Discover the Fosun Foundation (shanghai) located in the bund finance center and designed by Foster + Partners, Heatherwick studio. The Bund Finance Centre – a major new mixed-use development jointly designed by Foster + Partners and Heatherwick Studio – is set to revitalise Shanghai’s waterfront. Occupying a prominent site on the Bund, the buildings define the 'end point' to Shanghai's most famous street. The 420,000- square metre masterplan is highly permeable for pedestrians, with the design conceived as a point of connection between the old town and the new financial district.
Inspired by this urban context, two 180-metre landmark towers are placed in the south of the site, while the buildings facing the waterfront are staggered in height and relate in scale and rhythm to the grand nineteenth-century landmarks along the Bund. At the heart of the scheme is a flexible arts and cultural centre, home to the Fosun Foundation, which combines exhibition and events halls with a performance venue, inspired by the open stages of traditional Chinese theatres.
The 420,000-square-metre development of eight buildings combines premium offices with a boutique hotel, a cultural centre and a wide variety of luxury retail spaces, all arranged around a landscaped public plaza. The retail spaces are vertically layered with boutiques, concept stores for international brands, a luxury shopping mall and restaurants. A palette of crafted stone and bronze details gives the buildings a jewel-like quality. The edges of each volume are made of richly textured, hand-crafted granite and become slimmer as they rise, giving the impression of solidity at the base and transparency at the top.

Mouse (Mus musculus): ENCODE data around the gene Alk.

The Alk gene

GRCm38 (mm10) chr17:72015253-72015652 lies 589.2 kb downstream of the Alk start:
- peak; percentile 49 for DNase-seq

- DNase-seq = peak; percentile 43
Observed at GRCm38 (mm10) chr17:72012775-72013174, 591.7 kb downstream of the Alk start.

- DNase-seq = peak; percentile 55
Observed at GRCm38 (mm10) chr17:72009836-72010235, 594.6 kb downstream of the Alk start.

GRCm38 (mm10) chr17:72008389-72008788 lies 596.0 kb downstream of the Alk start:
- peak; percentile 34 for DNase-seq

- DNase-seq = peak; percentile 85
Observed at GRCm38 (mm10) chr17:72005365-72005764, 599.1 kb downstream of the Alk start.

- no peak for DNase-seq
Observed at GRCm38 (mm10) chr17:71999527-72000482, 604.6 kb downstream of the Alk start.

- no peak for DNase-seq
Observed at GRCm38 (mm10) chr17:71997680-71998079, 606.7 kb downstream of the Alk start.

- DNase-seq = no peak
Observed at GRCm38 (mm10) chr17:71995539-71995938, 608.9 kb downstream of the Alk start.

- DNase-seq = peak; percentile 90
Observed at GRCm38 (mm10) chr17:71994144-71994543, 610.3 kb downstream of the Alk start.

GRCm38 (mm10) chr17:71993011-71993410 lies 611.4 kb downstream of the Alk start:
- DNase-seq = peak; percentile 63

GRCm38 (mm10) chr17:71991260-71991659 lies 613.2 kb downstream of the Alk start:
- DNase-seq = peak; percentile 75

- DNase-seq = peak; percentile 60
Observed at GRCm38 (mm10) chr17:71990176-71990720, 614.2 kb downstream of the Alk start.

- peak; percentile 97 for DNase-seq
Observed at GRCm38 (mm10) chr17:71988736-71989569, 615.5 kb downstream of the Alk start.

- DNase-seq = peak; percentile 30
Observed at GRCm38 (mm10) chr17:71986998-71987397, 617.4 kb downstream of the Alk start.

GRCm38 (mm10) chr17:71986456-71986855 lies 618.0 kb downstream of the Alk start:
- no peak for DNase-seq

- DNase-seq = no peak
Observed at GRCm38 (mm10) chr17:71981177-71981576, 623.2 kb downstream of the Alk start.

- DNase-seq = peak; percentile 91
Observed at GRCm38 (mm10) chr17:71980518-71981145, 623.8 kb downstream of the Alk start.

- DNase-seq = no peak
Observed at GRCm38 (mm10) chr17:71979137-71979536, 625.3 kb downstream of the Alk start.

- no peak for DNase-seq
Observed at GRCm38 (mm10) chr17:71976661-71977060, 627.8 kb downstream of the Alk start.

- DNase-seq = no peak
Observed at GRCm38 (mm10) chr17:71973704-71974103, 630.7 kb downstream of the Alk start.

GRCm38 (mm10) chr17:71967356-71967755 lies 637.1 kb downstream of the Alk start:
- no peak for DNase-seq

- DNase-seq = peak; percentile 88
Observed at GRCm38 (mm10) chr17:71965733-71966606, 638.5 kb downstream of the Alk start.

The social focus of the scheme is the cultural centre, conceived as a platform for international arts and cultural exchange, as well as a place for brand events, product launches and corporate functions. The building is encircled by a moving veil, which adapts to the changing use of the building and reveals the stage on the balcony and views towards Pudong. Developed in collaboration with local engineers Tongji University, the façade is a veil organised along three tracks and made up of layers of 675 individual magnesium alloy ‘tassels’ – a reference to the traditional Chinese bridal headdress. The tassels range in length from around 2 metres to 16 metres so that as each track independently moves, the veil rotates with the tassels overlapping and producing different visual effects and levels of opacity.